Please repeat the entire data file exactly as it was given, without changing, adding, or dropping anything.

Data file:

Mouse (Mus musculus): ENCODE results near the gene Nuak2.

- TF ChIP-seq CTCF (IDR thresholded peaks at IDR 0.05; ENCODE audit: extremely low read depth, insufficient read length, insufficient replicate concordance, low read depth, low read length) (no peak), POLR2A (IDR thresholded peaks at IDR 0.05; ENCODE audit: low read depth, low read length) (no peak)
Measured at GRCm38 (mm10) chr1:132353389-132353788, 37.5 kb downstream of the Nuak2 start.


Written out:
Mouse (Mus musculus): ENCODE results near the gene Nuak2.

- TF ChIP-seq CTCF (IDR thresholded peaks at IDR 0.05; ENCODE audit: extremely low read depth, insufficient read length, insufficient replicate concordance, low read depth, low read length) (no peak), POLR2A (IDR thresholded peaks at IDR 0.05; ENCODE audit: low read depth, low read length) (no peak)
Measured at GRCm38 (mm10) chr1:132353389-132353788, 37.5 kb downstream of the Nuak2 start.